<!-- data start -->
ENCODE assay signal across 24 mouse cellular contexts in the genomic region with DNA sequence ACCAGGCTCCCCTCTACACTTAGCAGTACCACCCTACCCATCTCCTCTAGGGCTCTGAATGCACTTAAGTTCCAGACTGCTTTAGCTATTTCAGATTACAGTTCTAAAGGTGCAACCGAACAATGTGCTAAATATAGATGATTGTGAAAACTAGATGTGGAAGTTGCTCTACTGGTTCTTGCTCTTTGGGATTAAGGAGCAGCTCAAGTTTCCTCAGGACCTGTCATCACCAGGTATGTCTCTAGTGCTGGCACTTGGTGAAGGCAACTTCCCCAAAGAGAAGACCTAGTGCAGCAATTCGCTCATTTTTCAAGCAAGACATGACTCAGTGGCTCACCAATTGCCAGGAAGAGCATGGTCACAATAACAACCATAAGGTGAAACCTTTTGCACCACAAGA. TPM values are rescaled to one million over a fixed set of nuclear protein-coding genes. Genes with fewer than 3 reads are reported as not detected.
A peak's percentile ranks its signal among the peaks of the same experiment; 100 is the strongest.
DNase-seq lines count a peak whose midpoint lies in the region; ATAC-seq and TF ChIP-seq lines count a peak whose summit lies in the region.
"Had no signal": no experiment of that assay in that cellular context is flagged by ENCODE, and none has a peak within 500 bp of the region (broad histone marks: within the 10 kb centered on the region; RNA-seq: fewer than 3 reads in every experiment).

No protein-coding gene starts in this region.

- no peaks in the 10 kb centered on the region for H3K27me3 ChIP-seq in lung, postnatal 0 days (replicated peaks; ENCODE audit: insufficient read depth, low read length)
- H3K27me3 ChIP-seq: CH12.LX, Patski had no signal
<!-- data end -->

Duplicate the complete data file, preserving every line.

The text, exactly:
ENCODE assay signal across 24 mouse cellular contexts in the genomic region with DNA sequence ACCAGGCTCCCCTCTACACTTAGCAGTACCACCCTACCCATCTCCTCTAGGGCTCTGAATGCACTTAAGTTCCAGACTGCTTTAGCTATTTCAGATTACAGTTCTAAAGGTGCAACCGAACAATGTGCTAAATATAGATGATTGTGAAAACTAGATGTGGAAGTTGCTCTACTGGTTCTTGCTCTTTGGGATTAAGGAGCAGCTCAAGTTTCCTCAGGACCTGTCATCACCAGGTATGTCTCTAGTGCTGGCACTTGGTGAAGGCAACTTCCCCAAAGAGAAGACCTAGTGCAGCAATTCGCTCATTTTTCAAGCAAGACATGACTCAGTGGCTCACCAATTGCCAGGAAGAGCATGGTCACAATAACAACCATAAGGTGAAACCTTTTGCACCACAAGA. TPM values are rescaled to one million over a fixed set of nuclear protein-coding genes. Genes with fewer than 3 reads are reported as not detected.
A peak's percentile ranks its signal among the peaks of the same experiment; 100 is the strongest.
DNase-seq lines count a peak whose midpoint lies in the region; ATAC-seq and TF ChIP-seq lines count a peak whose summit lies in the region.
"Had no signal": no experiment of that assay in that cellular context is flagged by ENCODE, and none has a peak within 500 bp of the region (broad histone marks: within the 10 kb centered on the region; RNA-seq: fewer than 3 reads in every experiment).

No protein-coding gene starts in this region.

- no peaks in the 10 kb centered on the region for H3K27me3 ChIP-seq in lung, postnatal 0 days (replicated peaks; ENCODE audit: insufficient read depth, low read length)
- H3K27me3 ChIP-seq: CH12.LX, Patski had no signal